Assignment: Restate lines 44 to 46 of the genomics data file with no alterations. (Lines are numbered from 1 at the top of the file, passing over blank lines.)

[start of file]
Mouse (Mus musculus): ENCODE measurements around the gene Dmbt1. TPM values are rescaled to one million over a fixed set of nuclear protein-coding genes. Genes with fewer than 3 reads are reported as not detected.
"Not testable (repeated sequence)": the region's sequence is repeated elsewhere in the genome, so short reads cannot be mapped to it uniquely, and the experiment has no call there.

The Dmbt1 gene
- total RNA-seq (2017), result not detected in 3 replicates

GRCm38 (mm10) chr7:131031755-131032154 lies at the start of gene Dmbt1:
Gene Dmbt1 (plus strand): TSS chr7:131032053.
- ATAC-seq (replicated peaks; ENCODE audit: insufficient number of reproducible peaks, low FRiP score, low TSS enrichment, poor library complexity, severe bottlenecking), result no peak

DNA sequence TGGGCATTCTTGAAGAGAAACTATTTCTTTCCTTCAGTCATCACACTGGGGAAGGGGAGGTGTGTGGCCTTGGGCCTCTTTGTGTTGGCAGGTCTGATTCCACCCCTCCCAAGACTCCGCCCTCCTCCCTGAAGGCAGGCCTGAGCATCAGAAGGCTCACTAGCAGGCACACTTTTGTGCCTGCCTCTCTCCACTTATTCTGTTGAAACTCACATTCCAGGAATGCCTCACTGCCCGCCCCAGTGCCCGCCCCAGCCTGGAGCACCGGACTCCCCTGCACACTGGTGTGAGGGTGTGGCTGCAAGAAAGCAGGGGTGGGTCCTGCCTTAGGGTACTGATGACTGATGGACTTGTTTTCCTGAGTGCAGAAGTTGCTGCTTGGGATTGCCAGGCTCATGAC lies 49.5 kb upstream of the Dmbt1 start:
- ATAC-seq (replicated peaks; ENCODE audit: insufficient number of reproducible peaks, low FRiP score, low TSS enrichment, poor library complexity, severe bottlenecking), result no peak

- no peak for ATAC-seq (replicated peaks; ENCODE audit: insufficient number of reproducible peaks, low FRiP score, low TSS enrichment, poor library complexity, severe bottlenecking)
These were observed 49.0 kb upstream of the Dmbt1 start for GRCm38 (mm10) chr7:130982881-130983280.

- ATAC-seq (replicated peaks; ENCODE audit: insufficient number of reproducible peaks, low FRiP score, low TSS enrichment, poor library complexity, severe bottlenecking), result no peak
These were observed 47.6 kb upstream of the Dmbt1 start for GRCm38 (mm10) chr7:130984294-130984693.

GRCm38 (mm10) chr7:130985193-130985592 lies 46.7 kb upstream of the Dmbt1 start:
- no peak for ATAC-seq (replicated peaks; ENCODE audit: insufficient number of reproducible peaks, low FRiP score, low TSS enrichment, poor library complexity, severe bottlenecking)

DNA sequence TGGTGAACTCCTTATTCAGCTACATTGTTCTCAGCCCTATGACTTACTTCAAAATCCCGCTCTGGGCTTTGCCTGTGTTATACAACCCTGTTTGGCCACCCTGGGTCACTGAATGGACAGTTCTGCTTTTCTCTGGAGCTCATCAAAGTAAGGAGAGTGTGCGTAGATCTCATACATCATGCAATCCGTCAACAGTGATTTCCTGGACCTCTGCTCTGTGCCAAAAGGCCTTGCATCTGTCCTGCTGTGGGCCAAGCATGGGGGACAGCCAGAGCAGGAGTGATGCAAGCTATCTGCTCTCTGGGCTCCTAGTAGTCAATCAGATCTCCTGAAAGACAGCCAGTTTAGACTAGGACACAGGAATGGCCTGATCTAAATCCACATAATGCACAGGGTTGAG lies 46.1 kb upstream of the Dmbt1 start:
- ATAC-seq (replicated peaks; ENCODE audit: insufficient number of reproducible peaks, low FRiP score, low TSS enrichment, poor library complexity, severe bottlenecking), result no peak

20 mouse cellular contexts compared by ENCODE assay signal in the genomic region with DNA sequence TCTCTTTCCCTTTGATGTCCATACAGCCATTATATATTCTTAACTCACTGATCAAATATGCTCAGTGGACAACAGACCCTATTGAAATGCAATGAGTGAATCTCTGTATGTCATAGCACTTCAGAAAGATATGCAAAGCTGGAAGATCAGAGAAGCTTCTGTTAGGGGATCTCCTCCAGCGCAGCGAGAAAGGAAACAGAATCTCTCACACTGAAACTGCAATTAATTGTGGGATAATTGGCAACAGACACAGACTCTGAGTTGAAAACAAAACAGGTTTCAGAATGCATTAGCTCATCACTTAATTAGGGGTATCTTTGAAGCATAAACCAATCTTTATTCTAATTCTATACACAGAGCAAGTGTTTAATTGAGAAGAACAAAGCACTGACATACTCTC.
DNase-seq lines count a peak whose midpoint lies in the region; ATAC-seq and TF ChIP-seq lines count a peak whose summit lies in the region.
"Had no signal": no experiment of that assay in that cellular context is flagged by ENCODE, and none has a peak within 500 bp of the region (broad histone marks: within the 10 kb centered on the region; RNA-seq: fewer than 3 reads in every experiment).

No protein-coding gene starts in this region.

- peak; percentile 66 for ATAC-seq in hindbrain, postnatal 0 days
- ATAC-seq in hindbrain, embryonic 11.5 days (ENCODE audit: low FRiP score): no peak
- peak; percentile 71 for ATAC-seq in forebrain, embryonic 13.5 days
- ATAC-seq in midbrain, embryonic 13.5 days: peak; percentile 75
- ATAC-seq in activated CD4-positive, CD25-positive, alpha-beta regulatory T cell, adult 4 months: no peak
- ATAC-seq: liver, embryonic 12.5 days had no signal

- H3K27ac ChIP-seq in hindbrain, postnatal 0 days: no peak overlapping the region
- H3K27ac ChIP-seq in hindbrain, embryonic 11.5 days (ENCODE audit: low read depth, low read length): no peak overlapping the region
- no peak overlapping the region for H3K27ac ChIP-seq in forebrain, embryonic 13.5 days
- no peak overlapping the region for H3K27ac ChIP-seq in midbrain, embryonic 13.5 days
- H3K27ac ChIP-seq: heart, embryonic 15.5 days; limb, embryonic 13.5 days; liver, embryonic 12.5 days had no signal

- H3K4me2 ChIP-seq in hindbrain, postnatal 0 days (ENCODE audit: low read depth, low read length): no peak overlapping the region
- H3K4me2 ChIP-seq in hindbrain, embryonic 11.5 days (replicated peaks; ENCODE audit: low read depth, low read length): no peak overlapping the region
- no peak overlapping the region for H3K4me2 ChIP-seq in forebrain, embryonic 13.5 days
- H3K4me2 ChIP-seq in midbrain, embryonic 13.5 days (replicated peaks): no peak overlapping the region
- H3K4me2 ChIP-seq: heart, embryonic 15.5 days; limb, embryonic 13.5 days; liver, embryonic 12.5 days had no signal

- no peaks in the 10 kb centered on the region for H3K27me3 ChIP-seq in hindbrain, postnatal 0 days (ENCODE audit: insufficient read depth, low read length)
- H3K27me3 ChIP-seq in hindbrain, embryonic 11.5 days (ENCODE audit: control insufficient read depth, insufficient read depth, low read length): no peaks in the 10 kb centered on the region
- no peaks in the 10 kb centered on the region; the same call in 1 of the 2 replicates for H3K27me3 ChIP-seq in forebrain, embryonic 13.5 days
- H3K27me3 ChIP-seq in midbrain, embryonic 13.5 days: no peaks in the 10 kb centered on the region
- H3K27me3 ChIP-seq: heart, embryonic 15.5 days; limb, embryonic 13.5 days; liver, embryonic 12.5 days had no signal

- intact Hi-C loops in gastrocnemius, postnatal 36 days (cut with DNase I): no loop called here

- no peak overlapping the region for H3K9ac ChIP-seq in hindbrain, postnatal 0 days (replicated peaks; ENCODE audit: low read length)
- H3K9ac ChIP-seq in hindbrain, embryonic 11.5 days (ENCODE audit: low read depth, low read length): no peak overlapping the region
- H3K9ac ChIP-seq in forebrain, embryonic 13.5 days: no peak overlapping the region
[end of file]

- no peak overlapping the region for H3K9ac ChIP-seq in hindbrain, postnatal 0 days (replicated peaks; ENCODE audit: low read length)
- H3K9ac ChIP-seq in hindbrain, embryonic 11.5 days (ENCODE audit: low read depth, low read length): no peak overlapping the region
- H3K9ac ChIP-seq in forebrain, embryonic 13.5 days: no peak overlapping the region